News

DDOT's Proposed Small Cell Infrastructure Guidelines Update

New technology leads to innovation, but at what price?

2018-11-27

Cellular companies are upgrading their fourth generation wireless technology (4G) to fifth generation (5G), meaning an overhaul of infrastructure on our streets. In the District of Columbia (D.C.) and other cities around the country, cellular companies are proposing to erect thousands of 31-foot cell polls along streets and sidewalks. The challenge is finding a balance between the implementation of new technology with protecting the aesthetics and history of our cities.

On November 1, 2018, the National Capital Planning Commission (NCPC) held a meeting to discuss the District Department of Transportation’s (DDOT) Draft Small Cell Guidelines in relation to D.C.’s monumental core. DDOT’s guidelines aim to provide regulatory parameters for the general standards and aesthetics of the proposed 5G small cell infrastructure.  

Implementing the next generation of wireless technology in DC will have a profound impact on the city’s streetscape, with potential to add nearly 2,700 street poles to the urban fabric. NCPC was critical of the current version of the guidelines, citing concerns over antenna size, subpar aesthetically designed poles, and the refusal of cellular companies to hotel infrastructure (multiple carriers providing services on the same pole). DDOT indicated that they cannot require hoteling because of legal restrictions by the FCC.  

After a long and controversial dialogue, NCPC voted to submit their comments to DDOT. In their comments, NCPC requested DDOT work with the commission, the U.S. Commission on Fine Arts, and carriers to create a more “unified” design for the polls and equipment, and the commission encouraged DDOT and carriers to consider underground or rooftop small cell infrastructure implementation. NCPC will reconvene on December 6 with further discussion.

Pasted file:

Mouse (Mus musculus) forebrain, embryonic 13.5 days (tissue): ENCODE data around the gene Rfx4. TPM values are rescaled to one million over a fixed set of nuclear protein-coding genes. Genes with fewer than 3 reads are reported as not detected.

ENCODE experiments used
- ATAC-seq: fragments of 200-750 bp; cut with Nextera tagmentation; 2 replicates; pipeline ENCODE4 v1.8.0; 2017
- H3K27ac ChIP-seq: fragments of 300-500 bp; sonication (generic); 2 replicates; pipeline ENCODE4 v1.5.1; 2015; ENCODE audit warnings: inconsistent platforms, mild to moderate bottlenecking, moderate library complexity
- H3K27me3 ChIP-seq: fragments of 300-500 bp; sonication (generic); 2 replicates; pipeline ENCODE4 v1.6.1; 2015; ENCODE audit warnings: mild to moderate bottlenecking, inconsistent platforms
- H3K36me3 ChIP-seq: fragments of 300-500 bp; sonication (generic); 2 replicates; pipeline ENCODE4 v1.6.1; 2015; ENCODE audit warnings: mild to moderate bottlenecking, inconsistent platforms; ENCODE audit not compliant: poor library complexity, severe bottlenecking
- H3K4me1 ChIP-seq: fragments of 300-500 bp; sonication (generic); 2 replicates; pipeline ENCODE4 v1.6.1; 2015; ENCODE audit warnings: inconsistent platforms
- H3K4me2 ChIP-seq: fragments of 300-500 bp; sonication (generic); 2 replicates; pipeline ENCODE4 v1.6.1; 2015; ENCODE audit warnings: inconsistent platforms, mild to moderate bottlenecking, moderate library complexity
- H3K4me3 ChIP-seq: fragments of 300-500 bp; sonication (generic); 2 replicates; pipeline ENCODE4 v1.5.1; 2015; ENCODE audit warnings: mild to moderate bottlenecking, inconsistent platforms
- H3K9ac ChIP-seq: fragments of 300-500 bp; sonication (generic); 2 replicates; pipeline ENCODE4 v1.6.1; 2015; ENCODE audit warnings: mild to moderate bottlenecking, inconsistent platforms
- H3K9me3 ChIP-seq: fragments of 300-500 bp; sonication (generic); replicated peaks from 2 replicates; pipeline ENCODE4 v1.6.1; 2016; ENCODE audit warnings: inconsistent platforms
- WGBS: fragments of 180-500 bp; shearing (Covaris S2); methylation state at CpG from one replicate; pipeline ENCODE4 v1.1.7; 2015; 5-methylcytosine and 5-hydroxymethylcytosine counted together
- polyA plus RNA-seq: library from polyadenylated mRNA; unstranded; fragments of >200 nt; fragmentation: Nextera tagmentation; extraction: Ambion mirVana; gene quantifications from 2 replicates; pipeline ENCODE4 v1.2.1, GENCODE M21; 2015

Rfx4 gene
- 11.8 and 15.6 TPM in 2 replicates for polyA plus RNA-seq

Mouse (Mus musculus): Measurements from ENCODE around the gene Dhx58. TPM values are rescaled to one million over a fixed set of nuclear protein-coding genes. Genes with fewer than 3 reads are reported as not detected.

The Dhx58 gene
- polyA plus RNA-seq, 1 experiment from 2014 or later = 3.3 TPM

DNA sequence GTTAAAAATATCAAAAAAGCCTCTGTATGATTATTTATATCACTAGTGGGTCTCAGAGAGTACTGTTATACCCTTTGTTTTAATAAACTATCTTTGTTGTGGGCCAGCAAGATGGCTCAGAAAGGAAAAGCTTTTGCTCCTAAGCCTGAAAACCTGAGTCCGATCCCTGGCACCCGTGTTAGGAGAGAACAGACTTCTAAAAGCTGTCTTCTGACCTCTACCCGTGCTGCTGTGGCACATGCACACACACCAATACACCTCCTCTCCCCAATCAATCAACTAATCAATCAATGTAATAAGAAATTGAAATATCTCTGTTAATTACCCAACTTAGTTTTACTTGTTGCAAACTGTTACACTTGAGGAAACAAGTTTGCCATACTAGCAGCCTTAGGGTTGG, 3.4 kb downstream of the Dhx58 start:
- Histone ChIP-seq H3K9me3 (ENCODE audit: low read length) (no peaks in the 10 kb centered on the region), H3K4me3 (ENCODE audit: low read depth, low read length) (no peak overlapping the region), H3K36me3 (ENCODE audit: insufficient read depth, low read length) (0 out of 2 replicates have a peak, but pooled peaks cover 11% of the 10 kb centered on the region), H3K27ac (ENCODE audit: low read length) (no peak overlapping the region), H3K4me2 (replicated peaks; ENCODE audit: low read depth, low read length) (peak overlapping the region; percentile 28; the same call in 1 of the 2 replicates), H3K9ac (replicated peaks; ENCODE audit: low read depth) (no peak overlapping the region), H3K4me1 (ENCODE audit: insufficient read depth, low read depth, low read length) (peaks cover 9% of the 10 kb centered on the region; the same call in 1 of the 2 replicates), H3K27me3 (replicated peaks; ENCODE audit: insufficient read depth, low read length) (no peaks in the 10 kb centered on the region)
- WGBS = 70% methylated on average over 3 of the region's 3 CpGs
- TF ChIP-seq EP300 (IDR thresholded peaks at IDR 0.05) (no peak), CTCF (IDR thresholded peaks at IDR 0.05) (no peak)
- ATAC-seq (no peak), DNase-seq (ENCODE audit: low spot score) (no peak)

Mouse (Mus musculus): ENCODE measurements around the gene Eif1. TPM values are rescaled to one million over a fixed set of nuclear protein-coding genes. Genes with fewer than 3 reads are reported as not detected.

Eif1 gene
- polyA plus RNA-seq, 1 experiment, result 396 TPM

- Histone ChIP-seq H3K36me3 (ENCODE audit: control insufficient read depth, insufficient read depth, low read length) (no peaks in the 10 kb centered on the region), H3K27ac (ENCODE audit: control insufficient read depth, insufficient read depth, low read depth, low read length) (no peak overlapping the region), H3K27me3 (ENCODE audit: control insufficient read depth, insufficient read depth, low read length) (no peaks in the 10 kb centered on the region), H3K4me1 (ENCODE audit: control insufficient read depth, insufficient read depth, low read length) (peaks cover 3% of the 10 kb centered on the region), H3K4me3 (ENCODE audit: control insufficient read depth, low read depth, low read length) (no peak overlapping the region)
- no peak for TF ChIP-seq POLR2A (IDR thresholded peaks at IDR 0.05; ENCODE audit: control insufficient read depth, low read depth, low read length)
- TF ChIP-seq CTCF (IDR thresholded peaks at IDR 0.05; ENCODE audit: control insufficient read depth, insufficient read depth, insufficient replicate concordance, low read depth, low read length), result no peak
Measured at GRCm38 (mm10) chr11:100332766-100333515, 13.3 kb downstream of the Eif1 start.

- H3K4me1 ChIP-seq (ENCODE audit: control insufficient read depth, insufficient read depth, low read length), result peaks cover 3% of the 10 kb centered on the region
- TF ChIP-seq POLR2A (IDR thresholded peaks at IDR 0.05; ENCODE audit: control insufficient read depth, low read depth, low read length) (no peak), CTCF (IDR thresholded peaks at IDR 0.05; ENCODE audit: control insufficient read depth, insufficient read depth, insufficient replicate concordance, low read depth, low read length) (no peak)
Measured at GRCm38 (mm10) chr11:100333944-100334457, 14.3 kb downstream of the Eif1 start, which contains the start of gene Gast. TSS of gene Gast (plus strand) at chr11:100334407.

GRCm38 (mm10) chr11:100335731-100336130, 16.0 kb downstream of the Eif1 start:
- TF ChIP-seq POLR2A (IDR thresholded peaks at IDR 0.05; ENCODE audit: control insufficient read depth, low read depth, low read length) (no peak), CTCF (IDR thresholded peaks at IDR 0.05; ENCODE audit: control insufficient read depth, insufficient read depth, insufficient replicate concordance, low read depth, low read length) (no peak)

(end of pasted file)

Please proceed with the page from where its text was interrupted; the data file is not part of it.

ASLA submitted a comment letter in October to DDOT addressing their draft guidelines. ASLA, while supportive of the development of the guidelines, reminded DDOT that, “communities, especially in the nation’s capital, should be beautiful places, reflecting the time-honored tradition of civic commitment to high quality and lasting infrastructure.” ASLA requested DDOT amend their guidelines to protect D.C.’s tree canopy, as the existing protections do not take the current and future tree crown spread.  ASLA also asked for additional time for stakeholder comments to refine the guidelines because the process “should not be hastily implemented within the District’s distinctive landscape without a robust public engagement period.”

DDOT’s Public Space Committee, after reviewing all comments, is expected to finalize the guidelines in January 2019. ASLA staff will continue to monitor the public review process of DDOT’s guidelines and encourages chapters to be alert of similar developments in their states.

Contact

Kevin Fry
Director, PR and Communications 
tel: 1-202-216-2356
kfry@asla.org

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